It's my relationship with Him that matters in this world and the next. If I want to walk with Him, it has to be on the path of long obedience. I quake when I say those words, and pray for the guts to live out my faith on the road of discipline. If I can only depend on His strength and not my own!

Anyway, thanks for throwing some light on the path ahead. It will keep those who persevere from being blindsided.

Steve G said...

My one comment would be this: You actually start with the premis of non-fiction. There is one major difference between that and fiction, namely that if you are doing the "fiction track" the book usually has to be written completely before you go after the agent. I think this is because fiction is so much about the voice and the writing. Even if you have a great idea, if you haven't got the voice it won't go very far.

I know a couple authors that have gotten agents and publishers based on the strength of their writing. The point you made at the very beginning about the discipline of learning to write well is probably the most important point for the fiction writer. When you read the histories of how books like The Help found publishers it is about the initial voice of the writer, even though the book content ended up being edited extensively.

Bottom line, for most people it takes a long time to make money. In the Christian (read "niche") market it is even harder because of the size, the amount of people writing in it, and the limited breadth of topics selling. Who would have the stats on what the average Christian market novel sells? How many novels a year would it take then, to be working full-time?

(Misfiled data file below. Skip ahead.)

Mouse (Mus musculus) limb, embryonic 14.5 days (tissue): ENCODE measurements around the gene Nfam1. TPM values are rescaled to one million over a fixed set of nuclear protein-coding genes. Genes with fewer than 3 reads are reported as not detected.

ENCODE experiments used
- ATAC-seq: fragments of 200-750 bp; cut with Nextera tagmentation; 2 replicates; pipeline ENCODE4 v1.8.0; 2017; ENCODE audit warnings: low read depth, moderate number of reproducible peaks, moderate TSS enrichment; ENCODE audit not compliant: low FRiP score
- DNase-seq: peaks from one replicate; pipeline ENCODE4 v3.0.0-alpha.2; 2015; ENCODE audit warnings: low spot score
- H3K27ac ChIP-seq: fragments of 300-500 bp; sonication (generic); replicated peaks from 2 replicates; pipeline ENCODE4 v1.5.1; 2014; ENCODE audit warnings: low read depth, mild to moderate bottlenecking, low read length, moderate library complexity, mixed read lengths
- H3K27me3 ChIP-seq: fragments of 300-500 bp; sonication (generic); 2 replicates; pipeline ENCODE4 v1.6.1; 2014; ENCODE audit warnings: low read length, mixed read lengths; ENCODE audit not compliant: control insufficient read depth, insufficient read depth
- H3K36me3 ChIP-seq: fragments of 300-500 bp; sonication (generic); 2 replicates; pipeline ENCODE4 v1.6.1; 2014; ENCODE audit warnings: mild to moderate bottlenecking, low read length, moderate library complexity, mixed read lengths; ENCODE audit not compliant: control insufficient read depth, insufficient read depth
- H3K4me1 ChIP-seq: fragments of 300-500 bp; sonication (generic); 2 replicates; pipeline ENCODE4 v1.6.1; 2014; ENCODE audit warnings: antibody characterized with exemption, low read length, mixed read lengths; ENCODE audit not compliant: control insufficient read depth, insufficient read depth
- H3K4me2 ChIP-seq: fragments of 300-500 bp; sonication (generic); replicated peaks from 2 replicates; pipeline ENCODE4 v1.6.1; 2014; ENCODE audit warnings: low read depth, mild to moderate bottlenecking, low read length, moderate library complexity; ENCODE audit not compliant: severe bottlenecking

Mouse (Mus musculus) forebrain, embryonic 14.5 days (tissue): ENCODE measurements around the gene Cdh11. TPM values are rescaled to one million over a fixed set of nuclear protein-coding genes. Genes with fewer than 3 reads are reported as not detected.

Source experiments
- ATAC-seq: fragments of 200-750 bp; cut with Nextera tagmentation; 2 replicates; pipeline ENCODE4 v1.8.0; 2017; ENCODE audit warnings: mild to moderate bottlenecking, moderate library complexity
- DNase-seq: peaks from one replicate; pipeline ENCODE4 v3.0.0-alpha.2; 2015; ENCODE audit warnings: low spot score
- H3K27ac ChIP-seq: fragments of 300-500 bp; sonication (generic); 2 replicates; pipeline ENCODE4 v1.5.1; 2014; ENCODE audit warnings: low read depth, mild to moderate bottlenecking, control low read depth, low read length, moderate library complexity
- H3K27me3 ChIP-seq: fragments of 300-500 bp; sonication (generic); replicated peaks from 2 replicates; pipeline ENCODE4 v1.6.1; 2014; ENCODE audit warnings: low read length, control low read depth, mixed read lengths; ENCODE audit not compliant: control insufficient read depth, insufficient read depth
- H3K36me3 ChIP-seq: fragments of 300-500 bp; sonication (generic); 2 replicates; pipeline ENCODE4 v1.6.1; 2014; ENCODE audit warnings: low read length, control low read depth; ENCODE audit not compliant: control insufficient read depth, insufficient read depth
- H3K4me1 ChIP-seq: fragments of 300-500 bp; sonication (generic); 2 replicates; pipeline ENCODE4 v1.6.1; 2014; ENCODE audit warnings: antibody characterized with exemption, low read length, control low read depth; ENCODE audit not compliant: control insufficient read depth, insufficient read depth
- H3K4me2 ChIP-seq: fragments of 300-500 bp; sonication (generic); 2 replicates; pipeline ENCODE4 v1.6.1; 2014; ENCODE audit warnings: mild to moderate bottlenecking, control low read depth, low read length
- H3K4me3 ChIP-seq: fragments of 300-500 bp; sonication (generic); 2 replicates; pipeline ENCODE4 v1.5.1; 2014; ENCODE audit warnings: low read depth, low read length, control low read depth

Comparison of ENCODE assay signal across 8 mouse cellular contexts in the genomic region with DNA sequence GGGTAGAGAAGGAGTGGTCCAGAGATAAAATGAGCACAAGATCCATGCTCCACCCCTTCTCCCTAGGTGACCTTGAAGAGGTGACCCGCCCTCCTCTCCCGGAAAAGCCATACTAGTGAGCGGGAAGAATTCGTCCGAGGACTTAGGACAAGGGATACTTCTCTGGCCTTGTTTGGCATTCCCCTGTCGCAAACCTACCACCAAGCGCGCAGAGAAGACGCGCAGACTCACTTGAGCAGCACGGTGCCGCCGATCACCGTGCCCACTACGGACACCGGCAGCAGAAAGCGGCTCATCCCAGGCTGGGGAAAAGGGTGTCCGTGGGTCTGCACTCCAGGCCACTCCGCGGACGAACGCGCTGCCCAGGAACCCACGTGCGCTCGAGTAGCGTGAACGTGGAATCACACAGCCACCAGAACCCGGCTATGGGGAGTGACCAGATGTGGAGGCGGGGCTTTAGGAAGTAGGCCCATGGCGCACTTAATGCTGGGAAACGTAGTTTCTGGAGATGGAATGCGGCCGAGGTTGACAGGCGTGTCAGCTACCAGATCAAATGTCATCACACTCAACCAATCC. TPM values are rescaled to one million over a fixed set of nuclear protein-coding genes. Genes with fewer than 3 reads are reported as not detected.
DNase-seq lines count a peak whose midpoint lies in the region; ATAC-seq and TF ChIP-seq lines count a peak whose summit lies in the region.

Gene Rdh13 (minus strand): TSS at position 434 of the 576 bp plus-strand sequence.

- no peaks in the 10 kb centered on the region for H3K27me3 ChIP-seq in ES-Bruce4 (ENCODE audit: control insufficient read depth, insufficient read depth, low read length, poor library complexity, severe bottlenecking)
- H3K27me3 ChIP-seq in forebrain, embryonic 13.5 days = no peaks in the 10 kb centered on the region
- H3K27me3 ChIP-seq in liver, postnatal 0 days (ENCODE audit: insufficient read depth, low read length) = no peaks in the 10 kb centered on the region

Latayne C Scott said...

Marcia, I want to encourage you to keep on. One thing that writing the Hinge book taught me was that God does not always reward hard work. He does always reward faith.

Steve, you're right about the fiction-nonfiction difference. I tried to hint at both in my post but didn't delineate the two.

And like you, I'd like to know where to get those stats!

Sheila Deeth said...

Kind of encouraging and discouraging both, but thanks. Still writing, still submitting, though mostly to small publishers now (and got my first ebook out, though still dreaming of print and books on real bookshelves). Maybe I should try agents again sometime.